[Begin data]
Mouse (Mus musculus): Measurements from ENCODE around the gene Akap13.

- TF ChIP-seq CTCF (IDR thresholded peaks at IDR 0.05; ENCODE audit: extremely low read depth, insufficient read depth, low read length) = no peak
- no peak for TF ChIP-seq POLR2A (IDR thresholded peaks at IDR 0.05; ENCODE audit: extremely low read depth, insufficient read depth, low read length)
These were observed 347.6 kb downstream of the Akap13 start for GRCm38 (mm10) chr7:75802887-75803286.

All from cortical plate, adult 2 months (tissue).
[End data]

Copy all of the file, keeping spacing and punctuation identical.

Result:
Mouse (Mus musculus): Measurements from ENCODE around the gene Akap13.

- TF ChIP-seq CTCF (IDR thresholded peaks at IDR 0.05; ENCODE audit: extremely low read depth, insufficient read depth, low read length) = no peak
- no peak for TF ChIP-seq POLR2A (IDR thresholded peaks at IDR 0.05; ENCODE audit: extremely low read depth, insufficient read depth, low read length)
These were observed 347.6 kb downstream of the Akap13 start for GRCm38 (mm10) chr7:75802887-75803286.

All from cortical plate, adult 2 months (tissue).